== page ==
Article

On the detection and refinement of transcription factor binding sites using ChIP-Seq data

Center for Statistical Genetics, University of Michigan, Ann Arbor, Michigan 48109, USA.
(Impact Factor: 9.11). 04/2010; 38(7):2154-67. DOI: 10.1093/nar/gkp1180
Source: PubMed

ABSTRACT Coupling chromatin immunoprecipitation (ChIP) with recently developed massively parallel sequencing technologies has enabled genome-wide detection of protein-DNA interactions with unprecedented sensitivity and specificity. This new technology, ChIP-Seq, presents opportunities for in-depth analysis of transcription regulation. In this study, we explore the value of using ChIP-Seq data to better detect and refine transcription factor binding sites (TFBS). We introduce a novel computational algorithm named Hybrid Motif Sampler (HMS), specifically designed for TFBS motif discovery in ChIP-Seq data. We propose a Bayesian model that incorporates sequencing depth information to aid motif identification. Our model also allows intra-motif dependency to describe more accurately the underlying motif pattern. Our algorithm combines stochastic sampling and deterministic 'greedy' search steps into a novel hybrid iterative scheme. This combination accelerates the computation process. Simulation studies demonstrate favorable performance of HMS compared to other existing methods. When applying HMS to real ChIP-Seq datasets, we find that (i) the accuracy of existing TFBS motif patterns can be significantly improved; and (ii) there is significant intra-motif dependency inside all the TFBS motifs we tested; modeling these dependencies further improves the accuracy of these TFBS motif patterns. These findings may offer new biological insights into the mechanisms of transcription factor regulation.

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• "The final collection of datasets contained 191 GEO series containing a total of 917 ChIP-seq and 292 control libraries. Except for a limited number of cases in which a GEO series was associated with multiple publications, two or three GEO series were associated with the same publication, or a GEO series has not yet been used in a publication, and there is a one-to-one relationship between GEO series and published articles in the literature (Robertson et al. 2007; Chen et al. 2008; Marson et al. 2008; Bilodeau et al. 2009; Cheng et al. 2009; De Santa et al. 2009; Lister et al. 2009; Nishiyama et al. 2009; Visel et al. 2009; Welboren et al. 2009; Wilson et al. 2009; Yu et al. 2009; Yuan et al. 2009; Barish et al. 2010; Blow et al. 2010; Blow et al. 2010; Cao et al. 2010; Chi et al. 2010; Chia et al. 2010; Chicas et al. 2010; Corbo et al. 2010; Cuddapah et al. 2009; Durant et al. 2010; Fortschegger et al. 2010; Gotea et al. 2010; Gu et al. 2010; Han et al. 2010; Heinz et al. 2010; Heng et al. 2010; Ho et al. 2009; Hollenhorst et al. 2009; Hu et al. 2010; Johannes et al. 2010; Jung et al. 2010; Kagey et al. 2010; Kassouf et al. 2010; Kim et al. 2010; Kong et al. 2010; Kouwenhoven et al. 2010; Krebs et al. 2010; Kunarso et al. 2010; Kwon et al. 2009; Law et al. 2010; Lee et al. 2010; Lefterova et al. 2010; Li et al. 2010; Lin et al. 2010; Liu et al. 2010; Ma et al. 2010; MacIsaac et al. 2010; Mahony et al. 2010; Martinez et al. 2010; Palii et al. 2010; Qi et al. 2010; Rada-Iglesias et al. 2010; Rahl et al. 2010; Ramagopalan et al. 2010; Ramos et al. 2010; Schlesinger et al. 2010; Schnetz et al. 2010; Sehat et al. 2010; Steger et al. 2010; Tallack et al. 2010; Tang et al. 2010; Vermeulen et al. 2010; Verzi et al. 2010; Vivar et al. 2010; Wei et al. 2010; Woodfield et al. 2010; Yang et al. 2010; Yao et al. 2010; Yu et al. 2010; An et al. 2011; Ang et al. 2011; Bergsland et al. 2011; Bernt et al. 2011; Botcheva et al. 2011; Brown et al. 2011; Bugge et al. 2011; Ceol et al. 2011; Ceschin et al. 2011; Costessi et al. 2011; Ebert et al. 2011; Fang et al. 2011; Handoko et al. 2011; He et al. 2011; Heikkinen et al. 2011; Holmstrom et al. 2011; Horiuchi et al. 2011; Hu et al. 2011; Joseph et al. 2010; Kim et al. 2011; Klisch et al. 2011; Koeppel et al. 2011; Kong et al. 2011; Little et al. 2011; Liu et al. 2011; Lo et al. 2011; Marban et al. 2011; Mazzoni et al. 2011; McManus et al. 2011; Mendoza-Parra et al. 2011; Meyer et al. 2012; Miyazaki et al. 2011; Mullen et al. 2011; Mullican et al. 2011; Nakayamada et al. 2011; Nitzsche et al. 2011; Norton et al. 2011; Novershtern et al. 2011; Quenneville et al. 2011; Rao et al. 2011; Rey et al. 2011; Sahu et al. 2011; Schmitz et al. 2011; Seitz et al. 2011; Shen et al. 2011; Shukla et al. 2011; Siersbaek et al. 2011; Smeenk et al. 2011; Smith et al. 2011; Soccio et al. 2011; Stadler et al. 2011; Sun et al. 2011; Tan et al. 2011a; Tan et al. 2011b; Teo et al. 2011; Tijssen et al. 2011; Tiwari et al. 2011a; Tiwari et al. 2011b; Trompouki et al. 2011; van Heeringen et al. 2011; Verzi et al. 2011; Wang et al. 2011a; Wang et al. 2011b; Wei et al. 2011; Whyte et al. 2011; Wu et al. 2011a; Wu et al. 2011b; Xu et al. 2011; Yang et al. 2011; Yildirim et al. 2011; Yoon et al. 2011; Zhang et al. 2011; Zhao et al. 2011a; Zhao et al. 2011b; Avvakumov et al. 2012; Barish et al. 2012; Boergesen et al. 2012; Bugge et al. 2012; Canella et al. 2012; Cardamone et al. 2012; Cheng et al. 2012; Chlon et al. 2012; Cho et al. 2012; Doré et al. 2012; Fan et al. 2012; Feng et al. 2011; Fong et al. 2012; Gao et al. 2012; Gowher et al. 2012; Hunkapiller et al. 2012; Hutchins et al. 2012; Li et al. 2012; Lu et al. 2012; Miller et al. 2011; Ntziachristos et al. 2012; Pehkonen et al. 2012; Ptasinska et al. 2012; Remeseiro et al. 2012; Sadasivam et al. 2012; Sakabe et al. 2012; Schödel et al. 2012; Trowbridge et al. 2012; Vilagos et al. 2012; Wu et al. 2012; Xiao et al. 2012; Yu et al. 2012; unpublished at the time of completion of this manuscript are the following GEO accession numbers: "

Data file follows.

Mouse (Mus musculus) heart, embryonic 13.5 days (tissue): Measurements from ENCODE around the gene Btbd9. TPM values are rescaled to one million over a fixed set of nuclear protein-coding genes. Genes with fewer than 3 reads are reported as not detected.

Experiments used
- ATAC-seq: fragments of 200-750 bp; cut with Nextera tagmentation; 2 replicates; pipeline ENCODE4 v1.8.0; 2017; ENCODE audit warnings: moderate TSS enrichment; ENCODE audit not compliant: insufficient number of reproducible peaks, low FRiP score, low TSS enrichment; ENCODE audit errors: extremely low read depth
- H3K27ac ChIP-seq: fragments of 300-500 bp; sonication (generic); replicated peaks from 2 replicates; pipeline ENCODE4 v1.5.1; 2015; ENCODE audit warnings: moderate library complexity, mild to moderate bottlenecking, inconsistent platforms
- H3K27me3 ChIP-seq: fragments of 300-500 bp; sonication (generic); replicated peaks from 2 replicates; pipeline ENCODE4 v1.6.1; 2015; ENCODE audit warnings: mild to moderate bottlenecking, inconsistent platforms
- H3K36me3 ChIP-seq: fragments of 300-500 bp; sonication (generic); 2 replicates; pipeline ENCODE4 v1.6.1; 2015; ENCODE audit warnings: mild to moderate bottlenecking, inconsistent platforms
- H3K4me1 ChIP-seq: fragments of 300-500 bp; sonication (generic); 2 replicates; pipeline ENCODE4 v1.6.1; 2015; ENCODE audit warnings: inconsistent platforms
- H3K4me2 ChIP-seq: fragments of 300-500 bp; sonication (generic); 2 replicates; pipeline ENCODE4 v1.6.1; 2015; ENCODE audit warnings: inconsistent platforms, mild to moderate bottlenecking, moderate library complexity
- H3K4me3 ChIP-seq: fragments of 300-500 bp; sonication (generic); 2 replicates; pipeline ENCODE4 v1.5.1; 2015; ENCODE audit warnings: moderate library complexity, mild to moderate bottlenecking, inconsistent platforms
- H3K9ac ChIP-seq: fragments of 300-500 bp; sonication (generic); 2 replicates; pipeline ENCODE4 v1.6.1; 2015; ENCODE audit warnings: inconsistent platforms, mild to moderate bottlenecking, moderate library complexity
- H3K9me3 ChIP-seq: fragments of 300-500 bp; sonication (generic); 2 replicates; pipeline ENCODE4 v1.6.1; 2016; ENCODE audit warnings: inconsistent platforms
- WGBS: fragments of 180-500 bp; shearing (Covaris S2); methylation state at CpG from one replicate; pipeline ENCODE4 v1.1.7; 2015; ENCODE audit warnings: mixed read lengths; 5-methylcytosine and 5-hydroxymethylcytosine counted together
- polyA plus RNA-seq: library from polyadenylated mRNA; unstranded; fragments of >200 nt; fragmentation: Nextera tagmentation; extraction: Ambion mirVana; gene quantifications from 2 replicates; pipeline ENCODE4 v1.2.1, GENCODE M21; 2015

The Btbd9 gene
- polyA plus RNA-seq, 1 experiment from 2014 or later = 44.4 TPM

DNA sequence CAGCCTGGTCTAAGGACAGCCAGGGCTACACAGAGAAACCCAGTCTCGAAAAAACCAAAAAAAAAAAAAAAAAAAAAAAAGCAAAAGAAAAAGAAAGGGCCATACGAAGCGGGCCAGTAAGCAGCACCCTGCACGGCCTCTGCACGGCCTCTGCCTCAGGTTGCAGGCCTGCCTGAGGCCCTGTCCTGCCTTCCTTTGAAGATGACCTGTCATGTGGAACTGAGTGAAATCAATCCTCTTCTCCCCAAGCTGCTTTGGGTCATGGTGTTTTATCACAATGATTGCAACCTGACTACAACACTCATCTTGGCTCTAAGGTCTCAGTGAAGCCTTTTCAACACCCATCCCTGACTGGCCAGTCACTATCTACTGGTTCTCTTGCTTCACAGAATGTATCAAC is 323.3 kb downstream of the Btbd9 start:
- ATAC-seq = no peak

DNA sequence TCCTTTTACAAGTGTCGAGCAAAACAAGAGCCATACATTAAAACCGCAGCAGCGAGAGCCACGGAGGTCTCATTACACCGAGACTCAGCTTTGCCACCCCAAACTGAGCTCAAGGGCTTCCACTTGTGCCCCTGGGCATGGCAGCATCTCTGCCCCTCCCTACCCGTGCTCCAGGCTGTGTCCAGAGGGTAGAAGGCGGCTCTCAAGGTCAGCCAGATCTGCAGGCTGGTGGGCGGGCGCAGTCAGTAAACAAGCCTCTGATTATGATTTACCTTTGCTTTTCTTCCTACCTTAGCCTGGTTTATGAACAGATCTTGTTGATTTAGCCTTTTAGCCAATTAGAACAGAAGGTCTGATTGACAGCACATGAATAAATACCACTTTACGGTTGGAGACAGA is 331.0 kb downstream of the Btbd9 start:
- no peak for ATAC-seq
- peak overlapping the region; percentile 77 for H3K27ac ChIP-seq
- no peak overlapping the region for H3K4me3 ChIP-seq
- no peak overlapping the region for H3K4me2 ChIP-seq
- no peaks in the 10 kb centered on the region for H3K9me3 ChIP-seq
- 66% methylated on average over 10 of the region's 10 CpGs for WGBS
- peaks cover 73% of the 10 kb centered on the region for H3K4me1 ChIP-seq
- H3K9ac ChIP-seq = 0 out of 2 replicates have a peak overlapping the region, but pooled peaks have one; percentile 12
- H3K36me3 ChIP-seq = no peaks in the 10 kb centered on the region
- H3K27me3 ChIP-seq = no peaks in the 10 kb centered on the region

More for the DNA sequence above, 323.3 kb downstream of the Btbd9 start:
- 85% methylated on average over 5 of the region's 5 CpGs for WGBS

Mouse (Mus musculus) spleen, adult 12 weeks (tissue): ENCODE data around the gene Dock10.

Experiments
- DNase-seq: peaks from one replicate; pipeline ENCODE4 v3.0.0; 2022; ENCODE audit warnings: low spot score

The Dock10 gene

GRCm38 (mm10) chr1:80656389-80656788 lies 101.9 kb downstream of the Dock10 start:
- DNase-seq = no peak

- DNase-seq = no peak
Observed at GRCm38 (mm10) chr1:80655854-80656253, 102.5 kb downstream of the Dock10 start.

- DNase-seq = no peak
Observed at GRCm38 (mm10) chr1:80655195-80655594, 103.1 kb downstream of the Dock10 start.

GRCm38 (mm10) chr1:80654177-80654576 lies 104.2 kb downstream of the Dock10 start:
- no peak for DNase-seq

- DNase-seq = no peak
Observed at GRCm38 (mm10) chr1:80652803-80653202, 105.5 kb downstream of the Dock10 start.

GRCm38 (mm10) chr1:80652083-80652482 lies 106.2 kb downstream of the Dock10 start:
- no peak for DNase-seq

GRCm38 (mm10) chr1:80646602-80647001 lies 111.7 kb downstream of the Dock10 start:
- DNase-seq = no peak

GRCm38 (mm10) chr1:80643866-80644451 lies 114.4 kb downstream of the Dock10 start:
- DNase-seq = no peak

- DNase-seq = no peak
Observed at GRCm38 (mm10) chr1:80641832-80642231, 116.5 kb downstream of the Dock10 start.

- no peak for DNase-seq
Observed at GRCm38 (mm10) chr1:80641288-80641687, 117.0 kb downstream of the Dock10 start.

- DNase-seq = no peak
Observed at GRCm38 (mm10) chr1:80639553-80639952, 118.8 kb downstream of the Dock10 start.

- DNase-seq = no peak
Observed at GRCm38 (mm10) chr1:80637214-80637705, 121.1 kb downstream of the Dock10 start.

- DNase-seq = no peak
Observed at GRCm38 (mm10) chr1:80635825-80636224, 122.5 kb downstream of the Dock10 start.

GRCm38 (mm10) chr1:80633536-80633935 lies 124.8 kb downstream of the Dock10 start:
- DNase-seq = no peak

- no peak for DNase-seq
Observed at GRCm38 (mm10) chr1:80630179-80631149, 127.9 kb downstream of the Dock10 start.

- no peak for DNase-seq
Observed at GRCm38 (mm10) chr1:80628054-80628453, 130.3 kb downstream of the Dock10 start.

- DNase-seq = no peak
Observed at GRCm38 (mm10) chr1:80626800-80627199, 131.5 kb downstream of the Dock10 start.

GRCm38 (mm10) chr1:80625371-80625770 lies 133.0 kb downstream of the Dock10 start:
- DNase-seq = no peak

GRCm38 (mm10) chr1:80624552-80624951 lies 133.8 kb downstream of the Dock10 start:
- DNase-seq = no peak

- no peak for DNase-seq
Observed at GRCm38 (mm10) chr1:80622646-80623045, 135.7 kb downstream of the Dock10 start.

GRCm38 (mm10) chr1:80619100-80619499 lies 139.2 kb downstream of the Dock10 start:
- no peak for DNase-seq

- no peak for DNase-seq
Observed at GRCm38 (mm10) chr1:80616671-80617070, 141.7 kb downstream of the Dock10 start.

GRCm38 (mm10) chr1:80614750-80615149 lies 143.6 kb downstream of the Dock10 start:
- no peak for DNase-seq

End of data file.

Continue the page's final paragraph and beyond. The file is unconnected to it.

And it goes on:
Article: Large-Scale Quality Analysis of Published ChIP-seq Data